“I don’t have time for social media” is the number one issue I hear while teaching social media classes at the Adams County Arts Council in Gettysburg, PA. It’s true—there is an investment of time, especially initially, but once social media sites are up and running, artists usually find no trouble devoting a few minutes a day, or a few minutes per week, to keep their social media sites humming.
If you haven’t developed many or any social media channels for your artist/crafts business as yet, here are some tips to help you get started, or to put a new trick up your sleeve:
1. Create a business page on Facebook to showcase your art/craft. Small businesses are the fastest-growing segment on Facebook right now, and Facebook remains the most popular social media platform. Draw attention to your art by posting photos to illustrate your talents. Photos are “liked” twice as often as posts that only include text.
2. Twitter, as the second-largest social media community, is a great place for busy artists because the format is so short and sweet, and because you can use hashtags to attract fans to your specific art form. Create a Twitter account for your business and creatively develop a Twitter handle that reflects your business name or product.
3. Perhaps the most visual form of social media, Pinterest is a virtual bulletin board where you can pin images of your art/crafts and as a bonus, if those images are first housed on your website, then you’re also driving traffic to your website. Be sure to create a Pinterest page for your business as opposed to a personal account.
4. Tumblr can be thought of as a mashup combining blogging, photos and short snippets of text similar in length to tweets. As a visual blog, it provides the perfect mix of elements for artists, especially those trying to reach young demographic. Even Tumblr’s home page right now is a nod to one of its artist bloggers:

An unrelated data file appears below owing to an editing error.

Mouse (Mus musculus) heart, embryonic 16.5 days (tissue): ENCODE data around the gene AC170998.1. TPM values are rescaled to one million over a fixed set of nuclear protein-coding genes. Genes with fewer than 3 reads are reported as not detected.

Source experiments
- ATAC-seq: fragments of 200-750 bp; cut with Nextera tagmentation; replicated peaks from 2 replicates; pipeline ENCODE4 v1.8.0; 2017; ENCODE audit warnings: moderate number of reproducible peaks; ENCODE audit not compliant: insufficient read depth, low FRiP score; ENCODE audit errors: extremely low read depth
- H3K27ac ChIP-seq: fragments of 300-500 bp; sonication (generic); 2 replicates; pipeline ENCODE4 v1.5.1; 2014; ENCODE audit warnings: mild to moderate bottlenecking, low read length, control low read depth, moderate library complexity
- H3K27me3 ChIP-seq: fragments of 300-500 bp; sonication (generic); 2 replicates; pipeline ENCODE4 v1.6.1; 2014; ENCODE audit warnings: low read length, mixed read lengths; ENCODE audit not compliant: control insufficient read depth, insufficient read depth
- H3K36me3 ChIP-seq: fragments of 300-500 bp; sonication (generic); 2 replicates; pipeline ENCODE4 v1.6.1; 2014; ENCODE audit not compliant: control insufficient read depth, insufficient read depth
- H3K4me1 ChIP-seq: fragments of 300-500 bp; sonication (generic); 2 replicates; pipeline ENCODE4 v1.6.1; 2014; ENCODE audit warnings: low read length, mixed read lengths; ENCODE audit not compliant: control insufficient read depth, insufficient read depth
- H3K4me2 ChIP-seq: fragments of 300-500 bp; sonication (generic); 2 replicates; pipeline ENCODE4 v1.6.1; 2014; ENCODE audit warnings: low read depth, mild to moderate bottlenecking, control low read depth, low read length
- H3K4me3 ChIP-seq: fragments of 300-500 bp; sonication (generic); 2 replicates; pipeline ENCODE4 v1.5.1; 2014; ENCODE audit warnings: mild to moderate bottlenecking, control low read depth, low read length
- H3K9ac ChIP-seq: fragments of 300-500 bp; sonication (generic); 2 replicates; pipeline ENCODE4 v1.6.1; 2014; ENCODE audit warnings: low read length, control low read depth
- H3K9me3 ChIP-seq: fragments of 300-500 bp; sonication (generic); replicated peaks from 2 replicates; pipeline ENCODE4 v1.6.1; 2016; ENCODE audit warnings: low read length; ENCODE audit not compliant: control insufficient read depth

5. Join a more traditional blogging platform like WordPress or Blogger, and write to your heart’s content about what makes your artwork unique. Add photos that demonstrate the steps, procedures, and behind-the-scenes work that you pour into your pieces. See my previous article, Wild About WordPress.
6. Create a professional profile on LinkedIn and then post regularly to keep your professional network updated on your creations. Include links to: your website, events in which you’re participating, media coverage/reviews, etc.
7. Artists with smartphones would be especially savvy to join Instagram and upload photos of their artwork or crafts in progress. Again, the use of hashtags could help fans zero in on your artform and find you.
Wishing you all the best, as you market your artwork!A writer and photographer at heart, Karen Hendricks owns Hendricks Communications offering public relations, marketing and related services. A native of the Philadelphia area, she has called Gettysburg home for 20+ years. Karen earned a BA in Communications from Lock Haven University, and she pens the series An Eye for Art. Follow her on Facebook, tweet with her @KarenHendricks9 or check out her blog project Off the Merry-Go-Round.